(b) The plaintiff's judgment of conviction was reversed or vacated and either the charges were dismissed or the plaintiff was determined on retrial to be not guilty․

(c) New evidence demonstrates that the plaintiff did not perpetrate the crime and was not an accomplice or accessory to the acts that were the basis of the conviction, results in the reversal or vacation of the charges in the judgment of conviction or a gubernatorial pardon, and results in either dismissal of all of the charges or a finding of not guilty on all of the charges on retrial.

This case concerns our interpretation of paragraph (c). Specifically, we question whether Maples demonstrated that the “new evidence”—Murphy's testimony attesting Maples's innocence—“result[ed] in” Maples's conviction being vacated and his charges being dismissed. The only relevant evidence concerning this issue is Murphy's testimony regarding Maples's innocence. In other words, the “new evidence” for purposes of Maples's WICA claim was Murphy's testimony. Our Legislature did not define the phrase “results in” for purposes of the WICA. Therefore, it is proper for us to consult a dictionary for guidance. Halloran v. Bhan, 470 Mich. 572, 578, 683 N.W.2d 129 (2004).

Merriam-Webster's Collegiate Dictionary (11th ed.) defines “result” as “something that results as a consequence[.]” “Result” is defined by Random House Webster's College Dictionary (1997) as: “1. to arise or proceed as a consequence of actions, premises, etc.; be the outcome. 2. to end in a specified manner or thing.” Our Supreme Court similarly defined the word “result” in Robinson v. Detroit, 462 Mich. 439, 456, 613 N.W.2d 307 (2000) (“To occur or exist as a consequence of a particular cause[;] To end in a particular way [;] The consequence of a particular action, operation or course; outcome.”) (Quotation marks and citation omitted.)

In deciding whether the vacatur of Maples's conviction and sentence was “a consequence” of the “new evidence,” we find it helpful to consult caselaw that has interpreted the word “result,” albeit in a different context. In People v. Wood, 276 Mich.App. 669, 670, 741 N.W.2d 574 (2007), the defendant was convicted of fleeing and eluding, MCL 257.602a, after the defendant attempted to elude the police by driving at a high rate of speed following an attempted traffic stop. The police vehicle that was pursuing the defendant “spun out of control and hit a tree” “[w]hile attempting to navigate an S-curve,” and one of the police officers who was in the vehicle died. Id. The defendant argued on appeal that there was insufficient evidence to support his conviction because the officer's death resulted from “the officer's loss of control of his own vehicle during the pursuit,” not from the defendant's actions. Id. at 671, 741 N.W.2d 574.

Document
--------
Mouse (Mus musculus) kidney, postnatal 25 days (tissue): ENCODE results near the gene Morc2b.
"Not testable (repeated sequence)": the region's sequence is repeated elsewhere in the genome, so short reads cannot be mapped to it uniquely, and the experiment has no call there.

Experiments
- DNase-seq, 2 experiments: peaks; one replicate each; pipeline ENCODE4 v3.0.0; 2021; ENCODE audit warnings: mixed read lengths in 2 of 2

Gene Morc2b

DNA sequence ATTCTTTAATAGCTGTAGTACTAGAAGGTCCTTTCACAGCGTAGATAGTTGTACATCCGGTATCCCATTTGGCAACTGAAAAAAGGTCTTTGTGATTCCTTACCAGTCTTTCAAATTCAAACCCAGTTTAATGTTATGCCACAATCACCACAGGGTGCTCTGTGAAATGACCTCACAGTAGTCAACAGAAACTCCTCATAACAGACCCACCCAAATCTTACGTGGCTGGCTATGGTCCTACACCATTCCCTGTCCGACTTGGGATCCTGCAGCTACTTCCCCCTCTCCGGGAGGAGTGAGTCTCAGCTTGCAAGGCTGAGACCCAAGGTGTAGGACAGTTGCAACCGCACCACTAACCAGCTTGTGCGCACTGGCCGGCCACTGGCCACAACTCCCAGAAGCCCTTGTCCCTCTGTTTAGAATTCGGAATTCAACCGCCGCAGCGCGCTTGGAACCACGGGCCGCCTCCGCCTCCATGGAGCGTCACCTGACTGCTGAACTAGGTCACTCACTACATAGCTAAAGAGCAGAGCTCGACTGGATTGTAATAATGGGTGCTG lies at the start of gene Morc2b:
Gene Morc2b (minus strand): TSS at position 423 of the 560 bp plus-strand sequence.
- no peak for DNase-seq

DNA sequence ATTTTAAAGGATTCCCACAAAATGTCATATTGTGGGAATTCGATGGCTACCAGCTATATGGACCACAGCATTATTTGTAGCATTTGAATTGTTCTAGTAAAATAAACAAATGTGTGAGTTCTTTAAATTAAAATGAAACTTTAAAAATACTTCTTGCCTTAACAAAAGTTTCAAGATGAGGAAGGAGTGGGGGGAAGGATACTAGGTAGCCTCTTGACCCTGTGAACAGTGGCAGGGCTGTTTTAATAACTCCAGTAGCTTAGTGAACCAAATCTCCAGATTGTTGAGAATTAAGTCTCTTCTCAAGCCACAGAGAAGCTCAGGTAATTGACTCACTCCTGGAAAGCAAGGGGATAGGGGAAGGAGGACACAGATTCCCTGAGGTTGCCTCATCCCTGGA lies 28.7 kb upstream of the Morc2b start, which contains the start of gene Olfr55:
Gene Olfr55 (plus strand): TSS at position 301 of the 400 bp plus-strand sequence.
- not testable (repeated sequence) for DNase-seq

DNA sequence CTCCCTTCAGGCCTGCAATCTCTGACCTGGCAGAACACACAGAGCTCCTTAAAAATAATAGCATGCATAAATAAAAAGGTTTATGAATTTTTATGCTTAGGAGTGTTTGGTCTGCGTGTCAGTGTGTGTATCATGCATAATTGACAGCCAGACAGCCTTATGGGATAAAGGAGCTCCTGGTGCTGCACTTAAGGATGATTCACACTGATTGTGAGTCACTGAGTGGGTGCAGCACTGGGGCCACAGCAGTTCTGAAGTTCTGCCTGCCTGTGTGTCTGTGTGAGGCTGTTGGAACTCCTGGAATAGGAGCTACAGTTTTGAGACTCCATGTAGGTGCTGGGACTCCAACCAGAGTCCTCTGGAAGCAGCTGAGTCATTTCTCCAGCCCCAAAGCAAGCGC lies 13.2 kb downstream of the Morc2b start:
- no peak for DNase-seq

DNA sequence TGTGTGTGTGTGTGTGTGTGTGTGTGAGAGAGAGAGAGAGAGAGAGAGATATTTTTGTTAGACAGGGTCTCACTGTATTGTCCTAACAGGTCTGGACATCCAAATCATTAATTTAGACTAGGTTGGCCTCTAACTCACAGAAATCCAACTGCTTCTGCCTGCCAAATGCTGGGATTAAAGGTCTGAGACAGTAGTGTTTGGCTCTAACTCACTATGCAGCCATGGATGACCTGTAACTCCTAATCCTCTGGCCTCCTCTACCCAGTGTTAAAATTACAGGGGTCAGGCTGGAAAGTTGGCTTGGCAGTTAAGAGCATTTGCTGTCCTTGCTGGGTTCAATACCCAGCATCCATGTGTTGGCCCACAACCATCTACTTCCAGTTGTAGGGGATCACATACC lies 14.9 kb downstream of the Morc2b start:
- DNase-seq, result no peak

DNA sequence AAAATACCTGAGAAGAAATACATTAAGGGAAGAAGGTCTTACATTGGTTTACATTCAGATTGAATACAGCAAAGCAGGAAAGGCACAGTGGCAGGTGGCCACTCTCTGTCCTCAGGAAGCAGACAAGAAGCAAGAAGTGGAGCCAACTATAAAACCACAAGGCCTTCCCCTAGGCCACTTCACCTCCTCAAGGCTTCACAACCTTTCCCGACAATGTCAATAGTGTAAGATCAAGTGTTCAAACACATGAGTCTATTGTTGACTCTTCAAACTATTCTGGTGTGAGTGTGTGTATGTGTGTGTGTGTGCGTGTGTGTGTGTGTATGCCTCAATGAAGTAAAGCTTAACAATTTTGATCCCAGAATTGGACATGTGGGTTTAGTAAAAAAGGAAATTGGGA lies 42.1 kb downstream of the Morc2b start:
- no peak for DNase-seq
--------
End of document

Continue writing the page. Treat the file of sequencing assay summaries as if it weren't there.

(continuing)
The Wood Court first consulted the Random House Webster's College Dictionary (1997) to define “result” and then noted the dictionary definition of “result” outlined in Robinson. Id. at 671-672, 741 N.W.2d 574. After doing so, the Wood Court reasoned that the Legislature's use of the phrase “results in,” as opposed to “causes,” in the fleeing and eluding statute establishes that “[t]he only causation required by the statutory language is factual causation․” Id. at 676, 741 N.W.2d 574. The Wood Court then indicated that the relevant inquiry was whether “but for [the] defendant's fleeing and eluding, would the officer's death have occurred?” Id. The Wood Court concluded that the evidence established that “the officer's death would not have occurred absent [the] defendant's fleeing and eluding, i.e., the police officer would not have lost control of his vehicle during the pursuit of the fleeing defendant[.]” Id. Because factual causation existed, the Wood Court upheld the defendant's conviction. Id.